Real instruments make all the
difference. Sure, any kid can get sound from a tambourine or a plastic, bean-filled egg, but
real instruments offer children the ability to actually express themselves through music. Pick
up instruments of all sorts at thrift stores, garage sales and eBay, and don't forget to ask
friends and family. Then, invest in instrument stands so it's easy to play when the inspiration
What sort of tunes move your family?
Dive into music in all its forms - from blues to rock to classical to rap and to traditional and
popular forms from around the world!
Lark in the
Lark in the Morning claims to have “the world’s largest
selection of ethnic musical instruments,” and I have a hunch they’re right. From
European hurdy gurdies and Australian didgeridoos to African thumb pianos and Japanese flutes, there’s
something for almost every musical (and geographical!) interest. Some of the instruments are quite
affordable (such as the thumb piano), while others are investments (such as Castagnari’s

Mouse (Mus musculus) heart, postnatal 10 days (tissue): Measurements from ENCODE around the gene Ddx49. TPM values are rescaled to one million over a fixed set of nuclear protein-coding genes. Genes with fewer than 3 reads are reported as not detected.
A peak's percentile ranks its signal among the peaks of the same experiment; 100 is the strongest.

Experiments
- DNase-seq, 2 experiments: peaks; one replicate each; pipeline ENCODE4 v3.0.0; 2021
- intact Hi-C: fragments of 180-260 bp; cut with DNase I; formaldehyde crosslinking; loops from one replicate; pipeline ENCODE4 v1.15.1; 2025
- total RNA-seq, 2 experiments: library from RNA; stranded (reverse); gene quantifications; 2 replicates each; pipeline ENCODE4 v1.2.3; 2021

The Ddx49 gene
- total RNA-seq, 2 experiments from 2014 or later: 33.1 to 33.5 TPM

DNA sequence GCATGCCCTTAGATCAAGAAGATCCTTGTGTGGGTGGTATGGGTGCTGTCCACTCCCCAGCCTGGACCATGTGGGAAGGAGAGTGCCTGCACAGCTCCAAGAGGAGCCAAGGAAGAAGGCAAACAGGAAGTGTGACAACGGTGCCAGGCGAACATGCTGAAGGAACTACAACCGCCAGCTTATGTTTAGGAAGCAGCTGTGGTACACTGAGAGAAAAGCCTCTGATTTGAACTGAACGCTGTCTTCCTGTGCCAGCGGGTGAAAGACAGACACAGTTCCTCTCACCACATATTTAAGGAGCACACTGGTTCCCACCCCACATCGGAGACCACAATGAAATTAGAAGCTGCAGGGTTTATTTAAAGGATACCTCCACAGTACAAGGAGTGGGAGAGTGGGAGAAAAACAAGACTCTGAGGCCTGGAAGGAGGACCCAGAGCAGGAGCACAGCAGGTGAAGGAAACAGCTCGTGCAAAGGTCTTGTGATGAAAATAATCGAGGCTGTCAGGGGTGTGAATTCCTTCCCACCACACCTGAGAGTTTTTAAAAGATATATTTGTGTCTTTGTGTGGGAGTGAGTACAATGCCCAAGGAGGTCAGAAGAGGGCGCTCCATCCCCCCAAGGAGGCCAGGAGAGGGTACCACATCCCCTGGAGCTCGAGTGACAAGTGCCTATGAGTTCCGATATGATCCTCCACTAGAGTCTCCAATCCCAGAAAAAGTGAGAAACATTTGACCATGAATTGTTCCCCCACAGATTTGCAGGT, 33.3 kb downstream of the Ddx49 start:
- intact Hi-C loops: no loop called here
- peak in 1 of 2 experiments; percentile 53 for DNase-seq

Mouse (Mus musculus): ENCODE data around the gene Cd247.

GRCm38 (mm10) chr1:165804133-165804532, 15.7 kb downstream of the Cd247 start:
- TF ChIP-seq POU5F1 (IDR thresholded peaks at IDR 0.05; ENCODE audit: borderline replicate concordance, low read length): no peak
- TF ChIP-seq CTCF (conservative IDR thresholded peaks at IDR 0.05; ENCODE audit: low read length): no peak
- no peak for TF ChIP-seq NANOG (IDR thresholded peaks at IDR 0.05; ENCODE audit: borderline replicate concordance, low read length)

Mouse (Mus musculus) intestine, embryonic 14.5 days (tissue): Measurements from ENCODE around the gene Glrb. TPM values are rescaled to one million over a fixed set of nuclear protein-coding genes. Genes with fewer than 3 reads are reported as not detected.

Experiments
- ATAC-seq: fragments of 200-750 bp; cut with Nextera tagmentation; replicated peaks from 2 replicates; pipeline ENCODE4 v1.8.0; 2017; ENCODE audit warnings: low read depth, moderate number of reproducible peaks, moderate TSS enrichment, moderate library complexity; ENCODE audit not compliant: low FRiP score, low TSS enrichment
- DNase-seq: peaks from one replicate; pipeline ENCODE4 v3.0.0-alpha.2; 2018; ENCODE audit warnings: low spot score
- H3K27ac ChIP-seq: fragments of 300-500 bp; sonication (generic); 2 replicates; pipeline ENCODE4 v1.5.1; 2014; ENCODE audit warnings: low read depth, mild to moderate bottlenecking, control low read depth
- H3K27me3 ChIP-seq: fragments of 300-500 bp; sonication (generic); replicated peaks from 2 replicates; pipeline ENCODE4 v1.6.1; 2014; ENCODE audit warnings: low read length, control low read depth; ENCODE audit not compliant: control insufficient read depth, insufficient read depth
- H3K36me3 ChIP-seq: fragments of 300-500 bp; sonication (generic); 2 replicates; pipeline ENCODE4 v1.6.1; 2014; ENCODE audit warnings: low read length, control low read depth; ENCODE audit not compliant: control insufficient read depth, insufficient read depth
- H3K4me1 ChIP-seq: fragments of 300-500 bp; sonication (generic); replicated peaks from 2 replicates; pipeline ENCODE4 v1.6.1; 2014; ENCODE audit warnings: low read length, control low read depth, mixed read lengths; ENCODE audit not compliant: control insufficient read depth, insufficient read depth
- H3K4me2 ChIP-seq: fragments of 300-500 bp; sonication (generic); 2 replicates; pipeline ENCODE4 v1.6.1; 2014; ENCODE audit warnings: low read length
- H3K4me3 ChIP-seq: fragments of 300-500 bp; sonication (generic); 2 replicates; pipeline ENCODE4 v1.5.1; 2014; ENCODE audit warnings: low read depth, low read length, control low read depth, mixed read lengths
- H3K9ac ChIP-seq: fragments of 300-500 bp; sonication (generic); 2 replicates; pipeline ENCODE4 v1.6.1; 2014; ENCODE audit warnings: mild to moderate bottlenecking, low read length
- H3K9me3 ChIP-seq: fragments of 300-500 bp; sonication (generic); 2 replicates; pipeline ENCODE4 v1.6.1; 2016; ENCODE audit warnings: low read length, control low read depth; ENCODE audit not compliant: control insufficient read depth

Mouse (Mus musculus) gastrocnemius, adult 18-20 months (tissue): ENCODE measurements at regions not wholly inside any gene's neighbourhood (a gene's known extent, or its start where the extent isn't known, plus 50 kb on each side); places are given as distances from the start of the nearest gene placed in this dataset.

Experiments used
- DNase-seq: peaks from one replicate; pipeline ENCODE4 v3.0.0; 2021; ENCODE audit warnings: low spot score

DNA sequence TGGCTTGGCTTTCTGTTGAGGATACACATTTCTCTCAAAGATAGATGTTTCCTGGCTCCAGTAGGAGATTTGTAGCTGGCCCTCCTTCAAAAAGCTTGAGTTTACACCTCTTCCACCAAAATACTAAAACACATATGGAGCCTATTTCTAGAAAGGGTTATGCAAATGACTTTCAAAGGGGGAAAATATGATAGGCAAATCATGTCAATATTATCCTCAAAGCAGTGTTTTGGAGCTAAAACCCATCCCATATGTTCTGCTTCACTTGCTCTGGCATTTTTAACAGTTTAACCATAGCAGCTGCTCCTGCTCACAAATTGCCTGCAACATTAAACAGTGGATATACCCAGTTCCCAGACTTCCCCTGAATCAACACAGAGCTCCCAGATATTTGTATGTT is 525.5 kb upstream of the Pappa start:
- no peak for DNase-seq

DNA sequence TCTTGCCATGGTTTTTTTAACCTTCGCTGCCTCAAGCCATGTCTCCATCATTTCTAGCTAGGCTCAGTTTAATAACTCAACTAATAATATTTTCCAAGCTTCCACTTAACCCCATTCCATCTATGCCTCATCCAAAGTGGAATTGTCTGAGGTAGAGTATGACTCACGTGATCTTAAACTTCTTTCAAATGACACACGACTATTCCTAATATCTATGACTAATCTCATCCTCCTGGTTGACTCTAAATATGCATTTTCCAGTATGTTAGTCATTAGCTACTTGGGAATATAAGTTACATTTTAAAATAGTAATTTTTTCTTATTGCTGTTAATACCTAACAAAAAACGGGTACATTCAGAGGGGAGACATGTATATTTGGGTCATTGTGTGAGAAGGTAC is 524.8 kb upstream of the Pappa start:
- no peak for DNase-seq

beautiful button accordions). A word of caution, however: be prepared to spend a lot of time on this
site! You can read our full review of Lark
in the Morning in issue 14 of Live Free Learn Free.
by Chris Raschka
A small book about Thelonious Monk. The text is written like musical notes, and
the illustrations are colorful and animated. A gem!
The Story of Music
by Nicholas Ingman
book was published in 1972, but may be worth searching out if a child has an interest in music
history. Lots of illustrations and photos. And, by the time you get to the chapter on pop music, you
can see a picture of The Moog Synthesiser, "one of the most advanced electronic instruments."
Little did they know....
"Musopoly turns learning music theory and reading into a creative, fun board game. Students
work together, not against each other, and everybody wins!"